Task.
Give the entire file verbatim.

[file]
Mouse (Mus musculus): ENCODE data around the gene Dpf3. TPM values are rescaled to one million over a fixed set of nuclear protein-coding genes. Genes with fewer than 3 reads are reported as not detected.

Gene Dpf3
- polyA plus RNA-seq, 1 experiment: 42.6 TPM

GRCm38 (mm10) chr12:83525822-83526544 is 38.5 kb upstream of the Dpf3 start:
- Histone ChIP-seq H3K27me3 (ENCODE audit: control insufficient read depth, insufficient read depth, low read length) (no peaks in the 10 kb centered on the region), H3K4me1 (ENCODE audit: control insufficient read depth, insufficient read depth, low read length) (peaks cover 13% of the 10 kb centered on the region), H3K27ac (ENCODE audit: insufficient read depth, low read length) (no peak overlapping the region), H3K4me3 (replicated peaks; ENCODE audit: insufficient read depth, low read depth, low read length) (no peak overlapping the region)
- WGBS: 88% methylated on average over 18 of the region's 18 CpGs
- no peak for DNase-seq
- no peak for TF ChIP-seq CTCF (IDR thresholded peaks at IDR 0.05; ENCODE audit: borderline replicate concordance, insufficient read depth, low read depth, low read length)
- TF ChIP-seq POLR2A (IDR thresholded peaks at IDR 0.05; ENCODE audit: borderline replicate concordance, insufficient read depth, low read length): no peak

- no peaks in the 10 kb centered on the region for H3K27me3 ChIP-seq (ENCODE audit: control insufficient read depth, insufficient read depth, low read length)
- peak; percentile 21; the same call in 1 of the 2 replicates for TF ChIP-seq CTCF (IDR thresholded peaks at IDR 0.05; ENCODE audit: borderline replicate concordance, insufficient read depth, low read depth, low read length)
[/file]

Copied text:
Mouse (Mus musculus): ENCODE data around the gene Dpf3. TPM values are rescaled to one million over a fixed set of nuclear protein-coding genes. Genes with fewer than 3 reads are reported as not detected.

Gene Dpf3
- polyA plus RNA-seq, 1 experiment: 42.6 TPM

GRCm38 (mm10) chr12:83525822-83526544 is 38.5 kb upstream of the Dpf3 start:
- Histone ChIP-seq H3K27me3 (ENCODE audit: control insufficient read depth, insufficient read depth, low read length) (no peaks in the 10 kb centered on the region), H3K4me1 (ENCODE audit: control insufficient read depth, insufficient read depth, low read length) (peaks cover 13% of the 10 kb centered on the region), H3K27ac (ENCODE audit: insufficient read depth, low read length) (no peak overlapping the region), H3K4me3 (replicated peaks; ENCODE audit: insufficient read depth, low read depth, low read length) (no peak overlapping the region)
- WGBS: 88% methylated on average over 18 of the region's 18 CpGs
- no peak for DNase-seq
- no peak for TF ChIP-seq CTCF (IDR thresholded peaks at IDR 0.05; ENCODE audit: borderline replicate concordance, insufficient read depth, low read depth, low read length)
- TF ChIP-seq POLR2A (IDR thresholded peaks at IDR 0.05; ENCODE audit: borderline replicate concordance, insufficient read depth, low read length): no peak

- no peaks in the 10 kb centered on the region for H3K27me3 ChIP-seq (ENCODE audit: control insufficient read depth, insufficient read depth, low read length)
- peak; percentile 21; the same call in 1 of the 2 replicates for TF ChIP-seq CTCF (IDR thresholded peaks at IDR 0.05; ENCODE audit: borderline replicate concordance, insufficient read depth, low read depth, low read length)